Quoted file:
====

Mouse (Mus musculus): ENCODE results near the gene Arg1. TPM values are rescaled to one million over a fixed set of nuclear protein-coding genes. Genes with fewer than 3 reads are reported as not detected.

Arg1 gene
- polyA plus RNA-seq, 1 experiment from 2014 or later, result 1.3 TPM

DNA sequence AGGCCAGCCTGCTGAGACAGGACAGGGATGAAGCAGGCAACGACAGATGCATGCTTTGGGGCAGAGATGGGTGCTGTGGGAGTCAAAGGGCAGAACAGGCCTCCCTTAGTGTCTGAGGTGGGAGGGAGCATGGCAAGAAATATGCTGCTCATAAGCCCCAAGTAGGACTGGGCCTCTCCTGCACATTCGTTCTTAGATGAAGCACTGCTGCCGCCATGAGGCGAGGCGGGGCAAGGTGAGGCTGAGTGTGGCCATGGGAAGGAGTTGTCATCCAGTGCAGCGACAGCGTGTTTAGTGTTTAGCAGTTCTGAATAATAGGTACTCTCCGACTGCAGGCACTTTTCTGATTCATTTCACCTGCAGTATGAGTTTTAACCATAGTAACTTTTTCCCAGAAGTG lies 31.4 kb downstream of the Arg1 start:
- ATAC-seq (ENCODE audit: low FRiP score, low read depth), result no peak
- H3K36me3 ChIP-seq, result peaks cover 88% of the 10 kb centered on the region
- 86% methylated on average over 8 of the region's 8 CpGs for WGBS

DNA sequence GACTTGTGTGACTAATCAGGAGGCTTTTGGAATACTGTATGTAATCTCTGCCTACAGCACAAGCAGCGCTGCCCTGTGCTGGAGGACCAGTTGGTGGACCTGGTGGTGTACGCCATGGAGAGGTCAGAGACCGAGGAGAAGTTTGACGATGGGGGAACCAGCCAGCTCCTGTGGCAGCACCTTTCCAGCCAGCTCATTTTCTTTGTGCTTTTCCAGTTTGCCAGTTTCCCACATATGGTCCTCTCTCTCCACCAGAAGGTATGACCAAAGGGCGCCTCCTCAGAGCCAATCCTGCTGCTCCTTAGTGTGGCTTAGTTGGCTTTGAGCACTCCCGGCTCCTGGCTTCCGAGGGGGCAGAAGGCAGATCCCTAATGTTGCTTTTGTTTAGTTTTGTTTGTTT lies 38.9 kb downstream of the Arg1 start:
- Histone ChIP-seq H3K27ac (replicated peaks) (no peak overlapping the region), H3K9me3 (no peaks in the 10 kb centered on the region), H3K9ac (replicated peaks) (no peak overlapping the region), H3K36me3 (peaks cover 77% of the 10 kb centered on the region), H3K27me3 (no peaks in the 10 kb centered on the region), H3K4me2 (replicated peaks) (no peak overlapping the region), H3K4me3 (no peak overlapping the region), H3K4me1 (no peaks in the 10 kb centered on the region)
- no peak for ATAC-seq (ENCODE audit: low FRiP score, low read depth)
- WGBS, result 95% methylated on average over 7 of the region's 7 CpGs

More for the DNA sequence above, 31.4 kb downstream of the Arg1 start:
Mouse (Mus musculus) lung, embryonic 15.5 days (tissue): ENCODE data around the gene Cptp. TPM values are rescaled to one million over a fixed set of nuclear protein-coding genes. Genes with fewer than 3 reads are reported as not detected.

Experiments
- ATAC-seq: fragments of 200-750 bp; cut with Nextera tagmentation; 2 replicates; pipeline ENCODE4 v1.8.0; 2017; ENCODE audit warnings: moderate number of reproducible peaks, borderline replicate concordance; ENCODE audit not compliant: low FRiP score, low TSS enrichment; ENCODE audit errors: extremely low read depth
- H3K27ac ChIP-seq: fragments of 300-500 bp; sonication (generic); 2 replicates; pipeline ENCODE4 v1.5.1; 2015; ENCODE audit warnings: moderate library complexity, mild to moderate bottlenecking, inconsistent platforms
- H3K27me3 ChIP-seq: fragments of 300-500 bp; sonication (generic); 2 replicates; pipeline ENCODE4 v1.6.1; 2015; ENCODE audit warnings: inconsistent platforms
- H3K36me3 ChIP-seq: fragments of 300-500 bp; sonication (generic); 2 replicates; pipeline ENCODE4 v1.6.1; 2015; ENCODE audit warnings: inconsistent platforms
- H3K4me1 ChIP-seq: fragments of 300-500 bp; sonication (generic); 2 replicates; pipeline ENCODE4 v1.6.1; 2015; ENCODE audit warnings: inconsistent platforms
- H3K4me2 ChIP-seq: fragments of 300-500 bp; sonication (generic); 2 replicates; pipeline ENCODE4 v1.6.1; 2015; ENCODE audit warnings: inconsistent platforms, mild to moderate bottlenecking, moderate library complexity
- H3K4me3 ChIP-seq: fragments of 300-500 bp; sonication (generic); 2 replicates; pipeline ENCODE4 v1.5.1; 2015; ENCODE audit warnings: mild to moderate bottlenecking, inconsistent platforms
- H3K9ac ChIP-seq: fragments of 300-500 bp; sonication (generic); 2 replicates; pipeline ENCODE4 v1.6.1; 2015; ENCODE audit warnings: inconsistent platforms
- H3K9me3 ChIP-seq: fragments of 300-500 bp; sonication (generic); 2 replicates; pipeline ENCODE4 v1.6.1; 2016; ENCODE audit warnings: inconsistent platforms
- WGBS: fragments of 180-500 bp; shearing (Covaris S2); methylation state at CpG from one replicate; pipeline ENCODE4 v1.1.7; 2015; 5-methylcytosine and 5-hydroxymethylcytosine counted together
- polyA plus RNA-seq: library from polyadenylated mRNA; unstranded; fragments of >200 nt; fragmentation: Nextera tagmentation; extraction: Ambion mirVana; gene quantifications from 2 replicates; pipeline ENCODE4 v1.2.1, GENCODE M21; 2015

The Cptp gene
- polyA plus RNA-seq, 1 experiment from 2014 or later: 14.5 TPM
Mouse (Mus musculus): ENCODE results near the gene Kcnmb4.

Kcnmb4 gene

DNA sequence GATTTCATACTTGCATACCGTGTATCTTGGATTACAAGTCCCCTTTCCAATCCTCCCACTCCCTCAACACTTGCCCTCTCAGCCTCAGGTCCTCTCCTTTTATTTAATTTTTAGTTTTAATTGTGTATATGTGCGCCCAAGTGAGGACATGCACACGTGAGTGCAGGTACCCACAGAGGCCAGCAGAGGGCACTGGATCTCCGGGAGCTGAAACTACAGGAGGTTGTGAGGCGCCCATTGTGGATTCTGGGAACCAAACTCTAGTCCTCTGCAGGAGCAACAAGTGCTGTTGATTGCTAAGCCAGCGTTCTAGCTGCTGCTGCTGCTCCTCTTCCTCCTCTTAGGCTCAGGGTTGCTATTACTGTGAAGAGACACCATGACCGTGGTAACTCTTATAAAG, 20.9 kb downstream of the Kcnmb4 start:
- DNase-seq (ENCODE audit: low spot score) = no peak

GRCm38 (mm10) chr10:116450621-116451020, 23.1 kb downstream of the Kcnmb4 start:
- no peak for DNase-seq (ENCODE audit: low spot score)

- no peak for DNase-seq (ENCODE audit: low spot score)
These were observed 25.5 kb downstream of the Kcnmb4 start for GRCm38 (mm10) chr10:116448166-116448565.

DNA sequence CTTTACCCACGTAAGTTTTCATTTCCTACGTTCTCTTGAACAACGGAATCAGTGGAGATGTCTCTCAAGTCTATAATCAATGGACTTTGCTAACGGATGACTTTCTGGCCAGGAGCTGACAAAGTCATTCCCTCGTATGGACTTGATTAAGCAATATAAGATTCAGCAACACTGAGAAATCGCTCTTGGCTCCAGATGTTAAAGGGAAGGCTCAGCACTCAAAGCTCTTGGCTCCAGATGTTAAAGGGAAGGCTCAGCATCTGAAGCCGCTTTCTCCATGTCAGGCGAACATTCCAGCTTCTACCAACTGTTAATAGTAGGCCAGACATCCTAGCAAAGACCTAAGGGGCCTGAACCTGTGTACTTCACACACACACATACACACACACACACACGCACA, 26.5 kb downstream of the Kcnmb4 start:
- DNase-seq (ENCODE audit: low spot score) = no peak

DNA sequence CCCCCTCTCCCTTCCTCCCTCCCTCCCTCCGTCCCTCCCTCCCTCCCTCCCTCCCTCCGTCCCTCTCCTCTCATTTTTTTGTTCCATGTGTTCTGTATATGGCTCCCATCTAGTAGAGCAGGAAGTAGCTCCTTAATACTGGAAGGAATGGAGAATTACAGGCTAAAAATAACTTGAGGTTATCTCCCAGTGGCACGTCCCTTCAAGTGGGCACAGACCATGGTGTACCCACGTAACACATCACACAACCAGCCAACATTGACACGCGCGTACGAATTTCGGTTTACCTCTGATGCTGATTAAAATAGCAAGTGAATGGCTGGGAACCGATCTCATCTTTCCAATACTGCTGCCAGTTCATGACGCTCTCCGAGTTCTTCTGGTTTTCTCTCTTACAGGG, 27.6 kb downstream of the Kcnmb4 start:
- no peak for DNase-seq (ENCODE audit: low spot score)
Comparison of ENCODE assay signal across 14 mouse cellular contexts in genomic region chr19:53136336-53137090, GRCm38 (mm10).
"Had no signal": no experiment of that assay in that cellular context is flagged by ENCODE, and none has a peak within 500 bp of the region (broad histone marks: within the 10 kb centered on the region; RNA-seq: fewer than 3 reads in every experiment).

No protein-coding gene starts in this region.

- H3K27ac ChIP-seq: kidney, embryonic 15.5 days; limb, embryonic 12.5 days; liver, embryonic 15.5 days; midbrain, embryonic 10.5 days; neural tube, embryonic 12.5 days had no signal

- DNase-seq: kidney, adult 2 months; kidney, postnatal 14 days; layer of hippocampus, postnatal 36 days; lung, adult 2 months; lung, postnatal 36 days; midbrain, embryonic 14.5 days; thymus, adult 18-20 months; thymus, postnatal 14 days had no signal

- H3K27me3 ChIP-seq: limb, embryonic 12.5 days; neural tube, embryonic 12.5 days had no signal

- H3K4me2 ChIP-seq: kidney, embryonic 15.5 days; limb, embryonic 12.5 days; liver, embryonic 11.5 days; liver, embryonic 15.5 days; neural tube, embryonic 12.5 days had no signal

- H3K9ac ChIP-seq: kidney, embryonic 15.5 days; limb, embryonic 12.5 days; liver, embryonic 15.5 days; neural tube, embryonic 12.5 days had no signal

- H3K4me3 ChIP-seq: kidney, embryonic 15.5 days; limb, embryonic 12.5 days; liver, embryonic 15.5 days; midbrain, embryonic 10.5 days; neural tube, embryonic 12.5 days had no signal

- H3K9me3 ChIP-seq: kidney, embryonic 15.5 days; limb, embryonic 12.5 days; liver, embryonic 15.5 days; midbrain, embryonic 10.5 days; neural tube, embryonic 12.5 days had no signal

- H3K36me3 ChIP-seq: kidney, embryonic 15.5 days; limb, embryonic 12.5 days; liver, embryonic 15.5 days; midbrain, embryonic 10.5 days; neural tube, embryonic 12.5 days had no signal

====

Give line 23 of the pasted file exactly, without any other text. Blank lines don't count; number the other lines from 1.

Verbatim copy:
- H3K9me3 ChIP-seq: fragments of 300-500 bp; sonication (generic); 2 replicates; pipeline ENCODE4 v1.6.1; 2016; ENCODE audit warnings: inconsistent platforms